Lebes gamikos, a vessel that was part of an ancient Greek wedding

The lebes (Greek 'λέβης', plural lebetes) is a type of ancient Greek cauldron, normally in bronze. It is a deep bowl with a rounded bottom. It was often supported by a sacrificial tripod.[1] In classical times, a foot was attached and it was typically used as a cooking pot.


Tripod lebes

The tripod lebes is characterized by two round vertical handles and by three strut-supported legs. All were separately cast then riveted to the cauldron. Artefactual evidence indicates the tripod lebes was not used as a mixing bowl, even long after it lost its role as a cooking pot.[2]

Lebes gamikos

The lebes gamikos (pl. lebetes gamikoi), or nuptial lebes, appears to have been a part of pre-wedding purification ceremonies, and was often made in pottery. It may have stood by the bride's door and was probably used in ritual sprinkling of the bride with water.

Lebetes gamikoi stood on variously long or short bases and each typically was painted with a scene of a wedding procession. Oftentimes, the wedding depicted was mythic (such as the wedding of Peleus and Thetis) or included mythic elements such as chariots bearing Helen and Menelaos.[3][page needed]


Just as the Dorians of what is now the country of the “Five Cities”—formerly the country of “the Six Cities”—forbid admitting any of the neighboring Dorians to the Triopian temple, and even barred from using it those of their own group who had broken the temple law. For long ago, in the games in honor of Triopian Apollo, they offered certain bronze tripods to the victors; and those who won these were not to carry them away from the temple but dedicate them there to the god. Now when a man of Halicarnassus called Agasicles won, he disregarded this law, and, carrying the tripod away, nailed it to the wall of his own house. For this offense the five cities—Lindus, Ialysus, Camirus, Cos, and Cnidus—forbade the sixth city—Halicarnassus—to share in the use of the temple. Such was the penalty imposed on the Halicarnassians.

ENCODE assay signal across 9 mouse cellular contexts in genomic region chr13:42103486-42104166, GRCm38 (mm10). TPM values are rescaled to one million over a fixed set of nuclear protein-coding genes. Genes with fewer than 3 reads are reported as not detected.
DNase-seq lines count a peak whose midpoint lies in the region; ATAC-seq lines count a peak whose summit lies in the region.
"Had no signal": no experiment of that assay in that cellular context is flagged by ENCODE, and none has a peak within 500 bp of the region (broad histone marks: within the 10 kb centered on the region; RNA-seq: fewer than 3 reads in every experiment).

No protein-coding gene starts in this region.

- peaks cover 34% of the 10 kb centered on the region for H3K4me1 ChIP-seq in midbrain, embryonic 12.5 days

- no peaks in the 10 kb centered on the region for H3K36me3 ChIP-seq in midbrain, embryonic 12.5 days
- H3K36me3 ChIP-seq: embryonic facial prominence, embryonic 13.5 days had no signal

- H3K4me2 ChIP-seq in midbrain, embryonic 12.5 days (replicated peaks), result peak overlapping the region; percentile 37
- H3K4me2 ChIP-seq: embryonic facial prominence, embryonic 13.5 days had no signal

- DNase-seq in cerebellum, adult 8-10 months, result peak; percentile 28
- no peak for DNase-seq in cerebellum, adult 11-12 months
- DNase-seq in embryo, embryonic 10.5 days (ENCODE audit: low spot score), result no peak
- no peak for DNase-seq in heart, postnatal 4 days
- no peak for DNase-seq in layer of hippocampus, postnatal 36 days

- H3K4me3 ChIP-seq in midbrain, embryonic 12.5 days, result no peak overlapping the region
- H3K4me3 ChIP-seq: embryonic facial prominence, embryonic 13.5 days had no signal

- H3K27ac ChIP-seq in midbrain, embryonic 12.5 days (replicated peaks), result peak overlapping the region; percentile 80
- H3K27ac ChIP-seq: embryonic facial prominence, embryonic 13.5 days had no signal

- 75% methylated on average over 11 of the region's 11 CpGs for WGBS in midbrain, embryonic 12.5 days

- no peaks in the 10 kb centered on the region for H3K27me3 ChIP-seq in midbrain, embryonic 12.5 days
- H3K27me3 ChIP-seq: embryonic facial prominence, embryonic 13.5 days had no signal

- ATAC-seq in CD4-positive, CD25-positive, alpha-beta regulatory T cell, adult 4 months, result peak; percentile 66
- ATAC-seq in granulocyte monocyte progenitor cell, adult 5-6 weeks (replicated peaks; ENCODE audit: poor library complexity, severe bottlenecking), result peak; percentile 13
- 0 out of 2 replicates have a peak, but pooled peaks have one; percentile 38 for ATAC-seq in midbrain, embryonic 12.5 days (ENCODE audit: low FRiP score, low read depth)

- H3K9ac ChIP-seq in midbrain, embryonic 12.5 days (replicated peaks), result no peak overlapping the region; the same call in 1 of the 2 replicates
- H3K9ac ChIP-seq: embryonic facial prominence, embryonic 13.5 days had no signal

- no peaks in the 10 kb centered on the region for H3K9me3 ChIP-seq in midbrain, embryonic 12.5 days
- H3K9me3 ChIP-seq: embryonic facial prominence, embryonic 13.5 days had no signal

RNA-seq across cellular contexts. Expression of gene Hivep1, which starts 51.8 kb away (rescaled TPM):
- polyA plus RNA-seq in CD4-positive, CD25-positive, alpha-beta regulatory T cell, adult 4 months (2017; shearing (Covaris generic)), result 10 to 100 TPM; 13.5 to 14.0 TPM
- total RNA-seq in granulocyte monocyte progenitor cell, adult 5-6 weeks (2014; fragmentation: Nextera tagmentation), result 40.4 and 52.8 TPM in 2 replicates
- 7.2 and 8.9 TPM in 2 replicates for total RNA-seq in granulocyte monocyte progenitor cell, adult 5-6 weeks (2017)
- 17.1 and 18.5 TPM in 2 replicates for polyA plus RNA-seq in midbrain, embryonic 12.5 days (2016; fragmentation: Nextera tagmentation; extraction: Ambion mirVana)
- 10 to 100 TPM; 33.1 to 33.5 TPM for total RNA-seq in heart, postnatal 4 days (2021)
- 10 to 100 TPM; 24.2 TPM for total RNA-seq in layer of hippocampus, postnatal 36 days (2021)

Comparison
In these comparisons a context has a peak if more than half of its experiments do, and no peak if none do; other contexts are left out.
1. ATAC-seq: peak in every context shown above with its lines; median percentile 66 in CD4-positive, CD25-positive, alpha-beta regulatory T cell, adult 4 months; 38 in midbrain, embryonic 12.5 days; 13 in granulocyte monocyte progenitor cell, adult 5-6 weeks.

— Herodotus, The Histories (ed. A. D. Godley), Book I, chapter 144, sections 1–3[4]

Under the barter system that existed in early Iron Age Greece, goods and services were directly exchanged without the use of an exchange medium (money). However, such transactions were aided by conventionally accepted reference values. Certain commodities were often used as reference points for evaluating the relative values of different goods. Cattle was common as such a reference in many early cultures. In Greece during this period, in addition to cattle, bronze and iron items—specifically lebetes—were also common.[5]

Remnants of stone inscriptions preserve numerous examples of fines and compensatory damages denominated in bronze lebetes from ancient Crete, as early as the 7th century BCE. For example, in one instance, a bronze tripod "of [worth] ten lebetes" was recorded as payment for a fine.[5]

In the Iliad, a bronze lebes was valued at one ox. By the Hellenistic period, long after the introduction of coin based money, the lebes survived as a term for a quantity of silver coinage.[5]


  1. ^ Sayles, Wayne G. (2003). Ancient Coin Collecting. 1. Iola, Wisconsin: Krause Publications. p. 258. Lebes: cauldron, usually supported on a tripod.
  2. ^ Benton, Sylvia (1934). "The Evolution of the Tripod-Lebes". The Annual of the British School at Athens. British School at Athens. 35: 74. ISSN 0068-2454. JSTOR 30104420.
  3. ^ Boardman, John (1974). Athenian Black Figure Vases. World of Art. Thames & Hudson. ISBN 9780500181447.
  4. ^ Crane, Gregory R. "Herodotus, The Histories, Book 1, chapter 144, section 1". Perseus Digital Library. Department of the Classics, Tufts University. Retrieved 9 September 2015.
  5. ^ a b c Metcalf, William E. (2012). The Oxford Handbook of Greek and Roman Coinage. New York: Oxford University Press. pp. 33, 34. ISBN 9780195305746.